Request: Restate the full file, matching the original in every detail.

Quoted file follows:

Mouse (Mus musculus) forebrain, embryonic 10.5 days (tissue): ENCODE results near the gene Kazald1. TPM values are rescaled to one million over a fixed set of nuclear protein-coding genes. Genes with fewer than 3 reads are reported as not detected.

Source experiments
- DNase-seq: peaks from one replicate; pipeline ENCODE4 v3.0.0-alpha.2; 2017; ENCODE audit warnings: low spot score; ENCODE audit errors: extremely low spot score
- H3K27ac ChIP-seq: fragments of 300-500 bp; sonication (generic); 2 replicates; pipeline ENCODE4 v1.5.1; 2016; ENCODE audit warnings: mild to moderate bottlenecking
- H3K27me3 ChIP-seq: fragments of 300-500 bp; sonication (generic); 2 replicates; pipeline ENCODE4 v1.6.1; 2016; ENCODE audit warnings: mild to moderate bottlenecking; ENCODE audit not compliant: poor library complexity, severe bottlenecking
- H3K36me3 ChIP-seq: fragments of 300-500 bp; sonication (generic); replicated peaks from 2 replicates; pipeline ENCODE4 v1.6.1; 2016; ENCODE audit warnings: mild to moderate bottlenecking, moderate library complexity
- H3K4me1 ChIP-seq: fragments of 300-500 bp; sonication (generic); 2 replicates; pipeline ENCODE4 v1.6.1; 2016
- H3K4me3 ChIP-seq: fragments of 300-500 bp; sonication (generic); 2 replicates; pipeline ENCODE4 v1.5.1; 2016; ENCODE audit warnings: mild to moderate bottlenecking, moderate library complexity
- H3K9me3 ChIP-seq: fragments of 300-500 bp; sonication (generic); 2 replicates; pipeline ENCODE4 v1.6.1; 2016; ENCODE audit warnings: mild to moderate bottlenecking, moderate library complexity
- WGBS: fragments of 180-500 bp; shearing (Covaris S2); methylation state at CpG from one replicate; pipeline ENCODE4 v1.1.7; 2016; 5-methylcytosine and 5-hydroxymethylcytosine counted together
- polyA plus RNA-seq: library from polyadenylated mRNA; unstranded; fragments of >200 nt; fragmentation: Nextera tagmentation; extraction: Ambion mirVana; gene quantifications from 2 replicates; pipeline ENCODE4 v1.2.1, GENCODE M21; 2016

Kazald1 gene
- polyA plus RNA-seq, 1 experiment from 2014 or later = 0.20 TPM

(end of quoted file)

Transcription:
Mouse (Mus musculus) forebrain, embryonic 10.5 days (tissue): ENCODE results near the gene Kazald1. TPM values are rescaled to one million over a fixed set of nuclear protein-coding genes. Genes with fewer than 3 reads are reported as not detected.

Source experiments
- DNase-seq: peaks from one replicate; pipeline ENCODE4 v3.0.0-alpha.2; 2017; ENCODE audit warnings: low spot score; ENCODE audit errors: extremely low spot score
- H3K27ac ChIP-seq: fragments of 300-500 bp; sonication (generic); 2 replicates; pipeline ENCODE4 v1.5.1; 2016; ENCODE audit warnings: mild to moderate bottlenecking
- H3K27me3 ChIP-seq: fragments of 300-500 bp; sonication (generic); 2 replicates; pipeline ENCODE4 v1.6.1; 2016; ENCODE audit warnings: mild to moderate bottlenecking; ENCODE audit not compliant: poor library complexity, severe bottlenecking
- H3K36me3 ChIP-seq: fragments of 300-500 bp; sonication (generic); replicated peaks from 2 replicates; pipeline ENCODE4 v1.6.1; 2016; ENCODE audit warnings: mild to moderate bottlenecking, moderate library complexity
- H3K4me1 ChIP-seq: fragments of 300-500 bp; sonication (generic); 2 replicates; pipeline ENCODE4 v1.6.1; 2016
- H3K4me3 ChIP-seq: fragments of 300-500 bp; sonication (generic); 2 replicates; pipeline ENCODE4 v1.5.1; 2016; ENCODE audit warnings: mild to moderate bottlenecking, moderate library complexity
- H3K9me3 ChIP-seq: fragments of 300-500 bp; sonication (generic); 2 replicates; pipeline ENCODE4 v1.6.1; 2016; ENCODE audit warnings: mild to moderate bottlenecking, moderate library complexity
- WGBS: fragments of 180-500 bp; shearing (Covaris S2); methylation state at CpG from one replicate; pipeline ENCODE4 v1.1.7; 2016; 5-methylcytosine and 5-hydroxymethylcytosine counted together
- polyA plus RNA-seq: library from polyadenylated mRNA; unstranded; fragments of >200 nt; fragmentation: Nextera tagmentation; extraction: Ambion mirVana; gene quantifications from 2 replicates; pipeline ENCODE4 v1.2.1, GENCODE M21; 2016

Kazald1 gene
- polyA plus RNA-seq, 1 experiment from 2014 or later = 0.20 TPM